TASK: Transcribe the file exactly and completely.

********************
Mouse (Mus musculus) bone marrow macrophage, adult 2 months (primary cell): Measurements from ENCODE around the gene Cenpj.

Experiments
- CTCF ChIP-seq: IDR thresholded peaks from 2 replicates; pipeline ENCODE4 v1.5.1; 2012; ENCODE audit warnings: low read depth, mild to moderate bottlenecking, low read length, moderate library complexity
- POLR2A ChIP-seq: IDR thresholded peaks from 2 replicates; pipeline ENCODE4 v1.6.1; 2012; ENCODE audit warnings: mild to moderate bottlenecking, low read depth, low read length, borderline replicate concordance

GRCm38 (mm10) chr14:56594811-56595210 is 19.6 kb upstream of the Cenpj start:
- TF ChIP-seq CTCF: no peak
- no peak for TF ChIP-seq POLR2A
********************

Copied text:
Mouse (Mus musculus) bone marrow macrophage, adult 2 months (primary cell): Measurements from ENCODE around the gene Cenpj.

Experiments
- CTCF ChIP-seq: IDR thresholded peaks from 2 replicates; pipeline ENCODE4 v1.5.1; 2012; ENCODE audit warnings: low read depth, mild to moderate bottlenecking, low read length, moderate library complexity
- POLR2A ChIP-seq: IDR thresholded peaks from 2 replicates; pipeline ENCODE4 v1.6.1; 2012; ENCODE audit warnings: mild to moderate bottlenecking, low read depth, low read length, borderline replicate concordance

GRCm38 (mm10) chr14:56594811-56595210 is 19.6 kb upstream of the Cenpj start:
- TF ChIP-seq CTCF: no peak
- no peak for TF ChIP-seq POLR2A